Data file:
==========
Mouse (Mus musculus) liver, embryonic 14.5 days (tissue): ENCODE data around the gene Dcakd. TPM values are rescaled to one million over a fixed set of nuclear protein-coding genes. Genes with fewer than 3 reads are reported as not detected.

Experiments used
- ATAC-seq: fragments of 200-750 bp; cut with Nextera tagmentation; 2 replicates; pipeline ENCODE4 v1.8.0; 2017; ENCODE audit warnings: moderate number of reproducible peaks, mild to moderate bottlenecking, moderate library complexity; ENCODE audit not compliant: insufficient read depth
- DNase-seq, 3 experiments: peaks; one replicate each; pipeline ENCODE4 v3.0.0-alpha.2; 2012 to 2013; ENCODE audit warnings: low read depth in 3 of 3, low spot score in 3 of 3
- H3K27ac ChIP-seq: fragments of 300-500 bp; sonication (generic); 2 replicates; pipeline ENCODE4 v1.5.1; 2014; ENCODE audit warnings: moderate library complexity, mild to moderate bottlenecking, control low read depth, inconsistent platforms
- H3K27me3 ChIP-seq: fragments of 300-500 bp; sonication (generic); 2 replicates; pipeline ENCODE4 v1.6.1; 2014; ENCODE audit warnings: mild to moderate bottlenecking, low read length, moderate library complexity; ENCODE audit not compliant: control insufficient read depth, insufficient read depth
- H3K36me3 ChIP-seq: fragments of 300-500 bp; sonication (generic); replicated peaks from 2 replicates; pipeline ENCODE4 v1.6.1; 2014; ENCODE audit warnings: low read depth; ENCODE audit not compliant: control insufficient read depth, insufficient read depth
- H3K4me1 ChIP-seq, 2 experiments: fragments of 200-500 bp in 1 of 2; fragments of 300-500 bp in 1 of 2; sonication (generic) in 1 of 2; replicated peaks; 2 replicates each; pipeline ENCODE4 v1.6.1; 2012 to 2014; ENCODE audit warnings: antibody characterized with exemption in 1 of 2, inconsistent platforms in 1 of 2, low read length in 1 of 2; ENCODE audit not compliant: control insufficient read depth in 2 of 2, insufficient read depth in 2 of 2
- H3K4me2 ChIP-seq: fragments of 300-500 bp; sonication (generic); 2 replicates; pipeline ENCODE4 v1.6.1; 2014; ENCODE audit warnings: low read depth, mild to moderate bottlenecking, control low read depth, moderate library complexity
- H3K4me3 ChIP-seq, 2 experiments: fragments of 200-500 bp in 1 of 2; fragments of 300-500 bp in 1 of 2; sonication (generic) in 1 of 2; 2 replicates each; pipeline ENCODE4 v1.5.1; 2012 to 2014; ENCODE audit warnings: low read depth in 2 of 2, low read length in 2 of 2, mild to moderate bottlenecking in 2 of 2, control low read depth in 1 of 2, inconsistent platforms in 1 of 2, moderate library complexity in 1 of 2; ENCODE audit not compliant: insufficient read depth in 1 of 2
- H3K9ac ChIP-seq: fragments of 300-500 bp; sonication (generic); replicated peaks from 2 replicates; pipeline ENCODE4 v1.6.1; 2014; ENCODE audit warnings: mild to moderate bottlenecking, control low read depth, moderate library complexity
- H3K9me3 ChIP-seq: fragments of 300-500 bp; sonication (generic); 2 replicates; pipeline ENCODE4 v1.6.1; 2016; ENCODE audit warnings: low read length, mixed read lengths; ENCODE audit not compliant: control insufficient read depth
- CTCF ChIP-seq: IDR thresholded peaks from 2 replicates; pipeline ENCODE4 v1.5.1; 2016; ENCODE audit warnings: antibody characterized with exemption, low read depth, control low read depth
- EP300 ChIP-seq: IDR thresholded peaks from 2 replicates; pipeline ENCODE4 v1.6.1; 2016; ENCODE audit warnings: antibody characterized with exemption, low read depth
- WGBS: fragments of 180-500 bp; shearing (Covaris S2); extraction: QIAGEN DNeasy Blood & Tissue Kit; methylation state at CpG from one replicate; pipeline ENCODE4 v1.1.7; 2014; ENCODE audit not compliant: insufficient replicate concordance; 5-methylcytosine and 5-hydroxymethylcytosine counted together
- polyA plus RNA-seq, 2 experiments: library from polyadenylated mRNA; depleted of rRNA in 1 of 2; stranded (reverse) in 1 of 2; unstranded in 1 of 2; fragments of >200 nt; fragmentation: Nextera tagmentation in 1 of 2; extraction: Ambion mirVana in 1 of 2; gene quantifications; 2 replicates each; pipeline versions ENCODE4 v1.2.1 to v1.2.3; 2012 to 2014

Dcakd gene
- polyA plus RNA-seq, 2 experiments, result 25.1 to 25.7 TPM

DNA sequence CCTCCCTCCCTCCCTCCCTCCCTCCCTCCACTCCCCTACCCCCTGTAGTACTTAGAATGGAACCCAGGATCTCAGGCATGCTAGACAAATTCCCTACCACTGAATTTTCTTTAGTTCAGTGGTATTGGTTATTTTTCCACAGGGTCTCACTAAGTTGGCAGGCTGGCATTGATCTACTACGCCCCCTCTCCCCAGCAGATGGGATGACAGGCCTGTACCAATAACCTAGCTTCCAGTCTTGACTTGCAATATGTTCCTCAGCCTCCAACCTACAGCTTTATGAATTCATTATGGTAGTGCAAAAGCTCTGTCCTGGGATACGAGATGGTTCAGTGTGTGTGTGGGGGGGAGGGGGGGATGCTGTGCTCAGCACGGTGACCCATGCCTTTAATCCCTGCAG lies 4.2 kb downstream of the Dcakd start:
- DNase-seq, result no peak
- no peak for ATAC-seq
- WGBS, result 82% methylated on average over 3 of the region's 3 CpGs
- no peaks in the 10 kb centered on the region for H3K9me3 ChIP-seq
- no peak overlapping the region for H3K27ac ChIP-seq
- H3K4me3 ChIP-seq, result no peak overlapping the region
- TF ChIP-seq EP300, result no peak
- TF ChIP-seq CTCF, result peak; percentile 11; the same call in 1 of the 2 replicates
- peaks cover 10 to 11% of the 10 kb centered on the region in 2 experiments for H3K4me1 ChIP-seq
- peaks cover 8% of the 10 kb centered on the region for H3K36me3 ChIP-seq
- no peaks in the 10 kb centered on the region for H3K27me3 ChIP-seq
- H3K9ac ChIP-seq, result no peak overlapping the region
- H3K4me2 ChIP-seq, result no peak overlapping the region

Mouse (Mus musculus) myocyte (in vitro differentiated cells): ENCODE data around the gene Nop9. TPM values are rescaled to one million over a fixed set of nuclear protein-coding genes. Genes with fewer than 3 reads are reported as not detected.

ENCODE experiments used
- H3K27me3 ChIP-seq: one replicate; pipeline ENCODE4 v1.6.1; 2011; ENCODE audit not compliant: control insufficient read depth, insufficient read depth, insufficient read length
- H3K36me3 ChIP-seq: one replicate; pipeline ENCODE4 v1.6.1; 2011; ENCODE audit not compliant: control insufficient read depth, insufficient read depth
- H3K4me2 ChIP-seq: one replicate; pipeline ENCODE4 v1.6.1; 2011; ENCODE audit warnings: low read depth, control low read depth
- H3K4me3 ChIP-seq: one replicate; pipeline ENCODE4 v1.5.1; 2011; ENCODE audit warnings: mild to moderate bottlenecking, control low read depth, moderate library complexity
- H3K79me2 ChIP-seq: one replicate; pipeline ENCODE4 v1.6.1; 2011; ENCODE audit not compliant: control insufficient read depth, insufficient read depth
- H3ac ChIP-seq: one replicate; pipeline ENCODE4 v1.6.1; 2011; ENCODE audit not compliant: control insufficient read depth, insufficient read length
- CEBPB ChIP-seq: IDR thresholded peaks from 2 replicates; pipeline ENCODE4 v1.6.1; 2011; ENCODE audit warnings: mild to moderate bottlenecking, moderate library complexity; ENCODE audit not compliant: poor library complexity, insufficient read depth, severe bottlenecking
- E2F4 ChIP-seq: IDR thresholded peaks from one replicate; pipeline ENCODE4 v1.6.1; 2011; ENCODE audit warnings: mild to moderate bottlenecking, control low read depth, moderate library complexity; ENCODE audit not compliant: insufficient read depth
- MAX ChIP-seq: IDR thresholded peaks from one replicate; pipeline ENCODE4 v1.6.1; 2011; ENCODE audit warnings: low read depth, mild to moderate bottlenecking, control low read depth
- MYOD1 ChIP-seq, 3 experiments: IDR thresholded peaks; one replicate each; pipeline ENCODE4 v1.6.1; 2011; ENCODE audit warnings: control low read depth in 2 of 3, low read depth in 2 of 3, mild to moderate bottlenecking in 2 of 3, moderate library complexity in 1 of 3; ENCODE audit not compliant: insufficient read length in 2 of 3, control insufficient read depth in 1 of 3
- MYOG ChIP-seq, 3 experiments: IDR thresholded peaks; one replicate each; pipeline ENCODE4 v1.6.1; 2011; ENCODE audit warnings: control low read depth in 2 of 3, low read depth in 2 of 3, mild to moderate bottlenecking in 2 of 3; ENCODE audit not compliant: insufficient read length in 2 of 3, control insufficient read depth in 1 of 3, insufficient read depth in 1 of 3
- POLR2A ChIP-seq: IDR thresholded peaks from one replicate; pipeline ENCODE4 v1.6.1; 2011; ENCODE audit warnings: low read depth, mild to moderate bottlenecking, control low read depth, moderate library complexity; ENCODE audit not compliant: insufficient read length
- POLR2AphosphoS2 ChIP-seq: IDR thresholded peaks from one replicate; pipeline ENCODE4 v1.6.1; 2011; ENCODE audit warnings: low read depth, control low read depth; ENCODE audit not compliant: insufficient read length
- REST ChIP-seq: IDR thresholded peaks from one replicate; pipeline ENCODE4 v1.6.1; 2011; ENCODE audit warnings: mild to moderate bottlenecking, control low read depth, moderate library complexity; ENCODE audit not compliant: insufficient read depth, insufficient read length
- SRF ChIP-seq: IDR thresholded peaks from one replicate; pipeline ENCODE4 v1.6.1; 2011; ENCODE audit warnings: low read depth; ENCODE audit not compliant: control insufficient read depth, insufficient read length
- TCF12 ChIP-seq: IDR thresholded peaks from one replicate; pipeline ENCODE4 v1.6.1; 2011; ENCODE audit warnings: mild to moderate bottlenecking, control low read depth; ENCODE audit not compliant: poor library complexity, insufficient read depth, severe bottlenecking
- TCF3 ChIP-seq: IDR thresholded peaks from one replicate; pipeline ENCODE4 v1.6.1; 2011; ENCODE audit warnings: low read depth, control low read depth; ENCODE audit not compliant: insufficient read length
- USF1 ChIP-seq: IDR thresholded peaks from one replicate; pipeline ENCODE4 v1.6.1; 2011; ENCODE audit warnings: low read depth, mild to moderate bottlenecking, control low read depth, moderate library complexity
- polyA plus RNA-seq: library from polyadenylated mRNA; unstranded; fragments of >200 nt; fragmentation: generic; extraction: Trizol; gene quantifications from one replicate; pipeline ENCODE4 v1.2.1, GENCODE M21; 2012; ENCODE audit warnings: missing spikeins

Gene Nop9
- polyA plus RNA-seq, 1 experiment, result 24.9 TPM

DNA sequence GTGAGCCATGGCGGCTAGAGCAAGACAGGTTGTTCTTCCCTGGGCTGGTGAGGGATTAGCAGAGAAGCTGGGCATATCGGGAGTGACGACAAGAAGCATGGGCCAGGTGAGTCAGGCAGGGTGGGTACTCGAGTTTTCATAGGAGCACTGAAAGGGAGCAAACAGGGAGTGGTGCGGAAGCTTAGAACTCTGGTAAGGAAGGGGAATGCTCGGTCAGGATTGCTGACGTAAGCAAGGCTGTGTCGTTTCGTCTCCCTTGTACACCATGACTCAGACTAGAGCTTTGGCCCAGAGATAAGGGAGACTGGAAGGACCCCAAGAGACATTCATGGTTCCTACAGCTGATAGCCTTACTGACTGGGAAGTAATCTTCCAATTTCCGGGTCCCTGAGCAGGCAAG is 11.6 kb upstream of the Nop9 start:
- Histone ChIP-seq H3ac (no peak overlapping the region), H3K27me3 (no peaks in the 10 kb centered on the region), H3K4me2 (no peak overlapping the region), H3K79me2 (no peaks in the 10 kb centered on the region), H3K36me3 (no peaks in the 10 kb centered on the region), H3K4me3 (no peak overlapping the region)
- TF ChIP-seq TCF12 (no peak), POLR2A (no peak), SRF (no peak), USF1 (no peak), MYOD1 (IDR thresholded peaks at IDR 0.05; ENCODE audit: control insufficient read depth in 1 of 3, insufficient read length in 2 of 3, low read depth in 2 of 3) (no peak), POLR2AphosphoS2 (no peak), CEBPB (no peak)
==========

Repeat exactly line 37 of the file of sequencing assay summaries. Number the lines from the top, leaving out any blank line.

- H3K4me2 ChIP-seq: one replicate; pipeline ENCODE4 v1.6.1; 2011; ENCODE audit warnings: low read depth, control low read depth